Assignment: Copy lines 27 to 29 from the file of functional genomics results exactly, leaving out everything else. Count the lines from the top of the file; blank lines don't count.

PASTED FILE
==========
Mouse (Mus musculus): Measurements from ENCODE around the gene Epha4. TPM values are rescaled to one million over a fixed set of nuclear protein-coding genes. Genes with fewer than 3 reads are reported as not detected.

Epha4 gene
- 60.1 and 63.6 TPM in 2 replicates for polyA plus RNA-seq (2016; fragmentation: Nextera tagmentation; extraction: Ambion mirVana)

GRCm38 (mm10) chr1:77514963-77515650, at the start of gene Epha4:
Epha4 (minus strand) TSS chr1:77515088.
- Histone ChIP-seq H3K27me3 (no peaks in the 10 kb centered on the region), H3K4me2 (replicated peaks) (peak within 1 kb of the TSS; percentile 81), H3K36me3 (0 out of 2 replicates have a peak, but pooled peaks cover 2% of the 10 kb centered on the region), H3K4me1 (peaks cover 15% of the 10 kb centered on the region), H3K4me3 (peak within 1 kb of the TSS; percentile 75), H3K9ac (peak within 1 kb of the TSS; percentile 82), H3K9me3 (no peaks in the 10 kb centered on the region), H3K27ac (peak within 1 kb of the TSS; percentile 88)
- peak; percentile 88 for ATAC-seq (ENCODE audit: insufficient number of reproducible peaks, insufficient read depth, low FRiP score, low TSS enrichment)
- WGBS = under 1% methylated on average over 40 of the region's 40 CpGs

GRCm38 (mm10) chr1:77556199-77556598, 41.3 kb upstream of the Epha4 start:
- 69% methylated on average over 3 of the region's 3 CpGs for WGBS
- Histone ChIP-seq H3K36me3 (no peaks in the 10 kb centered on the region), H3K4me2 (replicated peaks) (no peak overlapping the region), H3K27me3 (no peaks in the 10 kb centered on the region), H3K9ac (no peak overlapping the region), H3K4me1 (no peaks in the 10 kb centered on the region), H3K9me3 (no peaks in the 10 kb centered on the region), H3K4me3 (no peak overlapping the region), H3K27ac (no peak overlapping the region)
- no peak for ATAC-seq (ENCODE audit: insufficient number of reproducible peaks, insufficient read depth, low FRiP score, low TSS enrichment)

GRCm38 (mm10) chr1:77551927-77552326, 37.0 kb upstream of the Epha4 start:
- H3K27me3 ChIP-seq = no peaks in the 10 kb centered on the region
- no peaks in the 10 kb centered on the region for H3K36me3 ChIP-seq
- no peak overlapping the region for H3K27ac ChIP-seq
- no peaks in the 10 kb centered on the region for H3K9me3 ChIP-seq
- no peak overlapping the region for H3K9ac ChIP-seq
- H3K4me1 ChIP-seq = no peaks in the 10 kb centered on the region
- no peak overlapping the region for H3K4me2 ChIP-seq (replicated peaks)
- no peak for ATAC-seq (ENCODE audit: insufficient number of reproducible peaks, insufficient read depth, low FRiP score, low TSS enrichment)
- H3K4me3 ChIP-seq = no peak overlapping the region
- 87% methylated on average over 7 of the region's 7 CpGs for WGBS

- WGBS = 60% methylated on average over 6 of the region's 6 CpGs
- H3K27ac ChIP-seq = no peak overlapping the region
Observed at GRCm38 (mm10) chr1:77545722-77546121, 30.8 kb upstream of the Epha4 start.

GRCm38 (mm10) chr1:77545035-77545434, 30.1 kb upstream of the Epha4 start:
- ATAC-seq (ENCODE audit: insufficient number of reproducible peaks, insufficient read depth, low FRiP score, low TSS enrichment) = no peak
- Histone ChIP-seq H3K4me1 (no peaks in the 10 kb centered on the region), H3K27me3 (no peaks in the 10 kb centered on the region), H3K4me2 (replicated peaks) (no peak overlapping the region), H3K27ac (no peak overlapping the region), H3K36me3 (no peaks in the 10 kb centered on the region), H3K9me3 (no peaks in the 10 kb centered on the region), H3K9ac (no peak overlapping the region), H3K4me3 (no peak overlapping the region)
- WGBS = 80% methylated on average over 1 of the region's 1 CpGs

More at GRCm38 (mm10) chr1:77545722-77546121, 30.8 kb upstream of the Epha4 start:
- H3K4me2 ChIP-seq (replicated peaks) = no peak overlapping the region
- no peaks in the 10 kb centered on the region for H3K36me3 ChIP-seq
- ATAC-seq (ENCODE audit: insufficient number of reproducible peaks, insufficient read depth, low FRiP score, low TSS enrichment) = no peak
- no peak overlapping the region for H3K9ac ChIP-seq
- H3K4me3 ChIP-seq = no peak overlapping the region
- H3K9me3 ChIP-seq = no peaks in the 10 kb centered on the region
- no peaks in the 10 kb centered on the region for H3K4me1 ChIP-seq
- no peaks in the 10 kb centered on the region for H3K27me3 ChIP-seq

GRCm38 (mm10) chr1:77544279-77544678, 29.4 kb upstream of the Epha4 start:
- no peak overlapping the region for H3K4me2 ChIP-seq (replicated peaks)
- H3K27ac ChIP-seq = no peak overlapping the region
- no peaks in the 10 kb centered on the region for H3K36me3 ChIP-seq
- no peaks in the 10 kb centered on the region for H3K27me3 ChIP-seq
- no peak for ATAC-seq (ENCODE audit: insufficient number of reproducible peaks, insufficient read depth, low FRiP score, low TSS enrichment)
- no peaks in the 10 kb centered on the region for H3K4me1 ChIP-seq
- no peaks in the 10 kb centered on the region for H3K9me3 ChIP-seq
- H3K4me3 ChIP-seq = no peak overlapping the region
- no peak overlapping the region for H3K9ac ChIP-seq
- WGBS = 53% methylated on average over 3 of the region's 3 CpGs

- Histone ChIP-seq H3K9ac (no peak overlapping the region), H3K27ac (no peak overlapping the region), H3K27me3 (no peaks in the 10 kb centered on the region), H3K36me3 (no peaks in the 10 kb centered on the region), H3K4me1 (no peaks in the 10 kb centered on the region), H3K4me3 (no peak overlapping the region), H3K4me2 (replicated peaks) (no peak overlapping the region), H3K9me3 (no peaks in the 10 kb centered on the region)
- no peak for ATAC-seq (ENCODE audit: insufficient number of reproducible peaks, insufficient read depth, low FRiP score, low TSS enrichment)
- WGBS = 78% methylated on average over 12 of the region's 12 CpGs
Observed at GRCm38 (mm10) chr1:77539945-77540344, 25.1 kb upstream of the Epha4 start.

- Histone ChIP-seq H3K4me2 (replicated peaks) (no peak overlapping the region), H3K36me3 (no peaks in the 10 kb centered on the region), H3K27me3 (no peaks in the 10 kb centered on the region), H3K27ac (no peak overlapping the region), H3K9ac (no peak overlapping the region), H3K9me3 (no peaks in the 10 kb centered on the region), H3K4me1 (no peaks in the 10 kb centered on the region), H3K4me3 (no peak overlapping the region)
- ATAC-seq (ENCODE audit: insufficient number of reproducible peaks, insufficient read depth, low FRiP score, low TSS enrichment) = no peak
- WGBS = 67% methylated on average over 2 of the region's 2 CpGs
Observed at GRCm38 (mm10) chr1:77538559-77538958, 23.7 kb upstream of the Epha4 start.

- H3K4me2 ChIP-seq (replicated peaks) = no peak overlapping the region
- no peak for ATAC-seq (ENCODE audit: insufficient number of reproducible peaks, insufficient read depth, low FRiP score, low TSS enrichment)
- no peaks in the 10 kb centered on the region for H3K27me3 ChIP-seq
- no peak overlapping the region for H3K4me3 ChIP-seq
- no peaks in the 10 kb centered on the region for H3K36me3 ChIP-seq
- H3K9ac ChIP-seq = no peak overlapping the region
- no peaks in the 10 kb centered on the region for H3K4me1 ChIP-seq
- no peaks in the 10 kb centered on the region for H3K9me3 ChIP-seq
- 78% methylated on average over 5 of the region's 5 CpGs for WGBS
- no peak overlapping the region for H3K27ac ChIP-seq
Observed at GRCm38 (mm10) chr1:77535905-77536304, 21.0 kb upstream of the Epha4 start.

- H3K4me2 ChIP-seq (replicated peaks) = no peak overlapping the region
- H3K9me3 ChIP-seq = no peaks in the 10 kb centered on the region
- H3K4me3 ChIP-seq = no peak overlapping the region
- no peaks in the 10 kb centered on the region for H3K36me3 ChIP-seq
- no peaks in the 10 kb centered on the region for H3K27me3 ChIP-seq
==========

GRCm38 (mm10) chr1:77545035-77545434, 30.1 kb upstream of the Epha4 start:
- ATAC-seq (ENCODE audit: insufficient number of reproducible peaks, insufficient read depth, low FRiP score, low TSS enrichment) = no peak
- Histone ChIP-seq H3K4me1 (no peaks in the 10 kb centered on the region), H3K27me3 (no peaks in the 10 kb centered on the region), H3K4me2 (replicated peaks) (no peak overlapping the region), H3K27ac (no peak overlapping the region), H3K36me3 (no peaks in the 10 kb centered on the region), H3K9me3 (no peaks in the 10 kb centered on the region), H3K9ac (no peak overlapping the region), H3K4me3 (no peak overlapping the region)